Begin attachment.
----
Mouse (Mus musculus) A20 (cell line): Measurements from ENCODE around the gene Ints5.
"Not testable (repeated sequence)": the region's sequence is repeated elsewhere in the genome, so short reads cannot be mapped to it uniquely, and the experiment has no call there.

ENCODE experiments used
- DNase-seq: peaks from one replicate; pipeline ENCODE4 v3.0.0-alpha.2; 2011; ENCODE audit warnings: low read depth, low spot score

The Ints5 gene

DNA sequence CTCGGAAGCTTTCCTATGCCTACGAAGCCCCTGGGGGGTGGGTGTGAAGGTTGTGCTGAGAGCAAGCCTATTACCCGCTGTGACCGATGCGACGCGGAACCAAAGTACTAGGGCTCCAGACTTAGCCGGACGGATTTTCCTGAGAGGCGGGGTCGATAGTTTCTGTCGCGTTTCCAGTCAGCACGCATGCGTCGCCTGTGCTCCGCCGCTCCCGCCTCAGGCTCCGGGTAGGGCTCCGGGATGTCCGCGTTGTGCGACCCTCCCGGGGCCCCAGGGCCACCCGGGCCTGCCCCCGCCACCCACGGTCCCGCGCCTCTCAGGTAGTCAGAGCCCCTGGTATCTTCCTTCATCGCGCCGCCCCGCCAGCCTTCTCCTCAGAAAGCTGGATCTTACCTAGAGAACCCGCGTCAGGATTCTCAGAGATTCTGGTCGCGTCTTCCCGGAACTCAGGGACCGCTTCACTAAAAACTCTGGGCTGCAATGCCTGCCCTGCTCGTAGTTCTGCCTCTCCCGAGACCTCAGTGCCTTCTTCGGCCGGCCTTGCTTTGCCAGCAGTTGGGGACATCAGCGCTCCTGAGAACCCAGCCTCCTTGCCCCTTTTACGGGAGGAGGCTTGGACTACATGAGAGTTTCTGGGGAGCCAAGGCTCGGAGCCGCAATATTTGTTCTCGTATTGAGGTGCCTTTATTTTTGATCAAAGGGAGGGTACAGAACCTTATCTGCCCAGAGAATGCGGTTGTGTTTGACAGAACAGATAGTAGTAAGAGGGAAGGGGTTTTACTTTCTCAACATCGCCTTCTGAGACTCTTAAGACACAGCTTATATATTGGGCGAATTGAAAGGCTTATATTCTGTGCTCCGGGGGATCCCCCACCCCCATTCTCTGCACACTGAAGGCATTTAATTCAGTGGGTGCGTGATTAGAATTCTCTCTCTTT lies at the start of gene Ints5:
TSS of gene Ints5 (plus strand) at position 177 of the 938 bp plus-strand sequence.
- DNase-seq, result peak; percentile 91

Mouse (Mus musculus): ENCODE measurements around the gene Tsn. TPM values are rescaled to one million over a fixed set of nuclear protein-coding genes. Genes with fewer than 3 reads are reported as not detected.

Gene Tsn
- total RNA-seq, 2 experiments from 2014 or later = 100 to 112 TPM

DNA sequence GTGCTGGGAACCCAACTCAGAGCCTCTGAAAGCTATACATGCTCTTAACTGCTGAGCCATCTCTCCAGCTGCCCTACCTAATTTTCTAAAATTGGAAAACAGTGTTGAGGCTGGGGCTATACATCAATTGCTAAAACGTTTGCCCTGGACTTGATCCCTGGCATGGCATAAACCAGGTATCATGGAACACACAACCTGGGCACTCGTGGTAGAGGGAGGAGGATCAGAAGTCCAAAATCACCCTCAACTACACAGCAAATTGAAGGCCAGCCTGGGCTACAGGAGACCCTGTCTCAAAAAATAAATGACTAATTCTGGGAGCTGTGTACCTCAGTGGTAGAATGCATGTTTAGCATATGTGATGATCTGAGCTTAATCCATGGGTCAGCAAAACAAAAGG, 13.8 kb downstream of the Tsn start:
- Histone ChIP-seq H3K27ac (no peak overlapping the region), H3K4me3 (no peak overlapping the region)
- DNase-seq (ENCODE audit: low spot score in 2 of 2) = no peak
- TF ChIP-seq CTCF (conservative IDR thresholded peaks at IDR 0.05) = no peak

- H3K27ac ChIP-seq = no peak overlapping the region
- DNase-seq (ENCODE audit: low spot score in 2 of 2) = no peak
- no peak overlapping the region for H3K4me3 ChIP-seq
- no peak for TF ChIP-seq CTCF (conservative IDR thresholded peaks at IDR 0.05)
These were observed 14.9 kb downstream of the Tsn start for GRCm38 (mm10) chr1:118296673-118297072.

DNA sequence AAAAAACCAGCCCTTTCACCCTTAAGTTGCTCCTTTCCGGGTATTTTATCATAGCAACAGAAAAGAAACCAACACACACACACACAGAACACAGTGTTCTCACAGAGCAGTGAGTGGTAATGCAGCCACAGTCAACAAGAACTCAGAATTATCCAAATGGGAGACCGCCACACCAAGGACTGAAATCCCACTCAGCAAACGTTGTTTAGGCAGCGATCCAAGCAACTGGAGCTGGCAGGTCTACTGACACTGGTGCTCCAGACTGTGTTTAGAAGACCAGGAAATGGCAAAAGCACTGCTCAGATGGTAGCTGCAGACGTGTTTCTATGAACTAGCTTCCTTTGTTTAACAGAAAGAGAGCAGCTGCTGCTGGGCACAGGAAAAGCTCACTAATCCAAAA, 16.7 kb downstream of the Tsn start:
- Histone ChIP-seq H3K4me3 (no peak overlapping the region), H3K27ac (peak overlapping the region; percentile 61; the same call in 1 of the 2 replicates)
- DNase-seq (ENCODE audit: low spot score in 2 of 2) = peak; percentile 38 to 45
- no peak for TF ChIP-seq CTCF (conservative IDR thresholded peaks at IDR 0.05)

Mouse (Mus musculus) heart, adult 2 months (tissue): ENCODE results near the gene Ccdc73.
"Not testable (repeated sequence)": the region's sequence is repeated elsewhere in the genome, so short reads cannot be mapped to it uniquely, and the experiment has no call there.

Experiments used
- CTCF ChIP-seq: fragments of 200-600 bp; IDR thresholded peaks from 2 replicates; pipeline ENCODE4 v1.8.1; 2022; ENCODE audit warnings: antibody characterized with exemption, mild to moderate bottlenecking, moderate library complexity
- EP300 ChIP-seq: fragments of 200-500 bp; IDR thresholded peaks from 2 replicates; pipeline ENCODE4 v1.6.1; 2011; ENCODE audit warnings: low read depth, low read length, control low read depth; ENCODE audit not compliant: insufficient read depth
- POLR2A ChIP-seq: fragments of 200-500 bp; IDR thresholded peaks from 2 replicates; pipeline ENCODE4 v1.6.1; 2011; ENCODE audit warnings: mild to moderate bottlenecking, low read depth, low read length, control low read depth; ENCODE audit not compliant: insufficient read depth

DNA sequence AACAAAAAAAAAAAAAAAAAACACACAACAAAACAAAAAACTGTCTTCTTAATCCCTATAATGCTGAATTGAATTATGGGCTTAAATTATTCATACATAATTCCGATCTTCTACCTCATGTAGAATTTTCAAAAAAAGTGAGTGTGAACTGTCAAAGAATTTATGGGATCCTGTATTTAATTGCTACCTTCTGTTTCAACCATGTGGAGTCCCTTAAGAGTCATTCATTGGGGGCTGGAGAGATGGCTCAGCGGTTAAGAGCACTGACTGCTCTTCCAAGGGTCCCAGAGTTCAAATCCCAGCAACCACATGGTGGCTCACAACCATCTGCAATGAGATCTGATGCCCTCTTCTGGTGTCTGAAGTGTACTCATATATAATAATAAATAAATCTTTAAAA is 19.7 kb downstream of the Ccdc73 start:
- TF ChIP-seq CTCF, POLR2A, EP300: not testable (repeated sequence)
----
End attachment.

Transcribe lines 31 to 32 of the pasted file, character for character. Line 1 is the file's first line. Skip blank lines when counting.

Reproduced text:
DNA sequence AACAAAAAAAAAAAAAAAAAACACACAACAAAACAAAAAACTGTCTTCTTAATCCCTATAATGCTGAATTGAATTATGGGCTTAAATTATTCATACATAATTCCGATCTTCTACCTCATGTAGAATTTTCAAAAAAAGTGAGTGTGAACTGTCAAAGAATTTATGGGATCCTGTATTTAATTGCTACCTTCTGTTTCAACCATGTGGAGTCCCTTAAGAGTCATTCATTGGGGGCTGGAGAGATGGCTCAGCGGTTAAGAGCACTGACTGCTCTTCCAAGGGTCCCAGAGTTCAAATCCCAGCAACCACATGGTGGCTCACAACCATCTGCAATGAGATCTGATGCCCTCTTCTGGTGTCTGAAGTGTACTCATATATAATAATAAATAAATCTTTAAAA is 19.7 kb downstream of the Ccdc73 start:
- TF ChIP-seq CTCF, POLR2A, EP300: not testable (repeated sequence)